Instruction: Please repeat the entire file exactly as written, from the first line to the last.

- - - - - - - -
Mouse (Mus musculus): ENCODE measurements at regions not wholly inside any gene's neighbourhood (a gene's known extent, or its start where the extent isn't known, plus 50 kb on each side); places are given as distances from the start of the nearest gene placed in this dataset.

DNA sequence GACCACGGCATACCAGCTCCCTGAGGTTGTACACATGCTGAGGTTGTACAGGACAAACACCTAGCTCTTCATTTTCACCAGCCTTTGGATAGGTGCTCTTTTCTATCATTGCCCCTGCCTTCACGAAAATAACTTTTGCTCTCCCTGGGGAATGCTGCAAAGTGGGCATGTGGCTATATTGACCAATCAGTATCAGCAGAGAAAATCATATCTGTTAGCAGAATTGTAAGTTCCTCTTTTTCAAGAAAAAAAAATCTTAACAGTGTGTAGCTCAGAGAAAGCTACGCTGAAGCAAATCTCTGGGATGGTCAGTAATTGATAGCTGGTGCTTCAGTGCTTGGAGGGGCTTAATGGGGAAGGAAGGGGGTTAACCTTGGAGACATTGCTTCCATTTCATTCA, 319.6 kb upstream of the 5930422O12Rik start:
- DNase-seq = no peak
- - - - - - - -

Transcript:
Mouse (Mus musculus): ENCODE measurements at regions not wholly inside any gene's neighbourhood (a gene's known extent, or its start where the extent isn't known, plus 50 kb on each side); places are given as distances from the start of the nearest gene placed in this dataset.

DNA sequence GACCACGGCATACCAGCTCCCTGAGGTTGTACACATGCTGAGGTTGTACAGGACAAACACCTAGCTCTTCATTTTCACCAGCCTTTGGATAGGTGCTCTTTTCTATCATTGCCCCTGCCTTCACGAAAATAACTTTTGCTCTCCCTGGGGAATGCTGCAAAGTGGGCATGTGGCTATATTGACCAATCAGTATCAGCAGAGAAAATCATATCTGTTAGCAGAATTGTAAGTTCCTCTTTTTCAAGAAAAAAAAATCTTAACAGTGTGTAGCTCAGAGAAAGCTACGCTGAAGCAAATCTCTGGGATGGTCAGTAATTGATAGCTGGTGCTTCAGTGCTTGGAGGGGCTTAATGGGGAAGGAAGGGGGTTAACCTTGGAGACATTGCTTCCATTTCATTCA, 319.6 kb upstream of the 5930422O12Rik start:
- DNase-seq = no peak